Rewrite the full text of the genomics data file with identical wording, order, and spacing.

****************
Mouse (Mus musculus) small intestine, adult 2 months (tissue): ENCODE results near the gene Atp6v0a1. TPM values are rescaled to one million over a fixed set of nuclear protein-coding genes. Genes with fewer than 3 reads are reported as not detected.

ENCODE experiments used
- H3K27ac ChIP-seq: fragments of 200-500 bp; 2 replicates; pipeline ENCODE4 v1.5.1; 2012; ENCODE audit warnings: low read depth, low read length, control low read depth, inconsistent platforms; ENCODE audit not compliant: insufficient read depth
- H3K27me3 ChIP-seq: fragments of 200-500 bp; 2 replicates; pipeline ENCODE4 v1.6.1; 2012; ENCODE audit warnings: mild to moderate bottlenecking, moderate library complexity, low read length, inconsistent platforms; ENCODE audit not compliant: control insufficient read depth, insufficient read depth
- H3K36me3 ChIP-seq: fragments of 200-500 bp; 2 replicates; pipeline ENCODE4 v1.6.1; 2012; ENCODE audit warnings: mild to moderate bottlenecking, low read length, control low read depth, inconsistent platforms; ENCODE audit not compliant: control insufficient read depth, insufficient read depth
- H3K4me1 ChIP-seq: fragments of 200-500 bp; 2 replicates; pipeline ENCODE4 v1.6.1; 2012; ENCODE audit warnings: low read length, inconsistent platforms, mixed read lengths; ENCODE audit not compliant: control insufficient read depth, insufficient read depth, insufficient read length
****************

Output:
Mouse (Mus musculus) small intestine, adult 2 months (tissue): ENCODE results near the gene Atp6v0a1. TPM values are rescaled to one million over a fixed set of nuclear protein-coding genes. Genes with fewer than 3 reads are reported as not detected.

ENCODE experiments used
- H3K27ac ChIP-seq: fragments of 200-500 bp; 2 replicates; pipeline ENCODE4 v1.5.1; 2012; ENCODE audit warnings: low read depth, low read length, control low read depth, inconsistent platforms; ENCODE audit not compliant: insufficient read depth
- H3K27me3 ChIP-seq: fragments of 200-500 bp; 2 replicates; pipeline ENCODE4 v1.6.1; 2012; ENCODE audit warnings: mild to moderate bottlenecking, moderate library complexity, low read length, inconsistent platforms; ENCODE audit not compliant: control insufficient read depth, insufficient read depth
- H3K36me3 ChIP-seq: fragments of 200-500 bp; 2 replicates; pipeline ENCODE4 v1.6.1; 2012; ENCODE audit warnings: mild to moderate bottlenecking, low read length, control low read depth, inconsistent platforms; ENCODE audit not compliant: control insufficient read depth, insufficient read depth
- H3K4me1 ChIP-seq: fragments of 200-500 bp; 2 replicates; pipeline ENCODE4 v1.6.1; 2012; ENCODE audit warnings: low read length, inconsistent platforms, mixed read lengths; ENCODE audit not compliant: control insufficient read depth, insufficient read depth, insufficient read length